If your C compiler is targeting a CPU with no divide instruction, you can modify your code as follows:

```
mod(a, b) {
int s = b + b + b + b;
int r = a;
while(r >= s) {
r -= s;
}
while(r >= b) {
r -= b;
}
return r;
}
```

This works by subtracting the values in chunks of four rather than one, right up until the last one then it switches to subtracting chunks of one.

This should make your code run about four times as fast (assuming `4*b`

isn't outside the range of your integers). You could even insert more loops (say an `8*b`

one) before the `4*b`

one for even more speed.

Other than that, hand-coding assembler may help but I think you'll find quite a boost from the above code without it.

If you know more detail on the way you'll be using the mod call, you can optimize it for your particular cases. For example, if you only want to know modulo 25 of a 16-bit integer, the following code will be much faster than a simplistic loop with variable denominator.

```
int mod25 (int a) { // a has maximum value of 2^15-1 = 32767
while (a >= 15625) a-= 15625; // at most 2 times.
while (a >= 625) a-= 625; // at most 24 times.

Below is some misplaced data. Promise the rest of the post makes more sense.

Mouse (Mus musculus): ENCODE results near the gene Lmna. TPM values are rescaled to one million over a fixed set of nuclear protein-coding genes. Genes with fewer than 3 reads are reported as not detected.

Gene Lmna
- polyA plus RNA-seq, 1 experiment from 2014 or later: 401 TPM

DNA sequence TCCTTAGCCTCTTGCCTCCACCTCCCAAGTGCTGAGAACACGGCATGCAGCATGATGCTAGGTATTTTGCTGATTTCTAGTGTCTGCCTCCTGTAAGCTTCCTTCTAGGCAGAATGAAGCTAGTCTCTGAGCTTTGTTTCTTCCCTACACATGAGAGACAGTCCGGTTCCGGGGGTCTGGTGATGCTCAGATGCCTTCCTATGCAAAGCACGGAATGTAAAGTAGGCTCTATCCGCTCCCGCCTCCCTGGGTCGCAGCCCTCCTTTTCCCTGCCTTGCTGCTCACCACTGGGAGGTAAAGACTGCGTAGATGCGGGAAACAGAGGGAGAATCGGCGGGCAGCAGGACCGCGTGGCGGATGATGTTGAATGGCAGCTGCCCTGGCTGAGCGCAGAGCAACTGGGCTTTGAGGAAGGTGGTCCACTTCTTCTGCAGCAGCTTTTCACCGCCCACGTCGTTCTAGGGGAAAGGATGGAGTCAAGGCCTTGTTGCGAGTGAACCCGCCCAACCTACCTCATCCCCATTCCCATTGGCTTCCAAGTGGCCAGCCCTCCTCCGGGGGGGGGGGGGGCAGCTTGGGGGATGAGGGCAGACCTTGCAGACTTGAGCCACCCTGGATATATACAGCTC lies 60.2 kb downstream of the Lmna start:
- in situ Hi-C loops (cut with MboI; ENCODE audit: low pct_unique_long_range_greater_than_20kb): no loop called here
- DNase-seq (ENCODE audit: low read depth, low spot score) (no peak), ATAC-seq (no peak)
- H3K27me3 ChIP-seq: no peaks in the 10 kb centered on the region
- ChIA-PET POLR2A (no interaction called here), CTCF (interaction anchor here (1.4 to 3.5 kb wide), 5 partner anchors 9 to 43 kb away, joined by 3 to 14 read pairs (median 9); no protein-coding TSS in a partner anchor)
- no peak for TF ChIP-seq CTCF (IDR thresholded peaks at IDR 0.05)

while (a >= 25) a-= 25; // at most 24 times.
return a;
}
```

Running a test, I find that you have to do 10 million iterations before a noticeable difference appears between that modulo code and the use of the `%`

operator (2 seconds vs. 0 seconds). Up until that point, they were both 0 seconds, although that was run on a fast machine (better for `mod25`

) and *with* a `div`

instruction (better for `%`

operator) so you'd need to benchmark it on your own hardware.

This is about as fast as you're likely to get without making your code unreadable (although even that shouldn't stop you if you're willing to add lots of comments explaining how it works).

A more general solution for any denominator is to first double the denominator (with bit shifts for speed) as far as possible so that the ensuing subtractions are minimized. Then, as the numerator reduces below the increased denominator, halve the denominator and keep going (until the denominator is back at the start).

```
int mod (int n, int d) {
/* dx is the adjusted denom, don't let it overflow though. */
int dx = d;
while (((dx << 1) >>1) == dx)
dx <<= 1;
/* This loop processes the dx values until they get too small. */
while (dx >= d) {
/* This loop subtracts the large dx value. */
while (n >= dx)
n -= dx;
dx >>= 1;
}
return n;
}
```

This actually performs on par with the optimized version of `mod25`

above while providing a more general solution.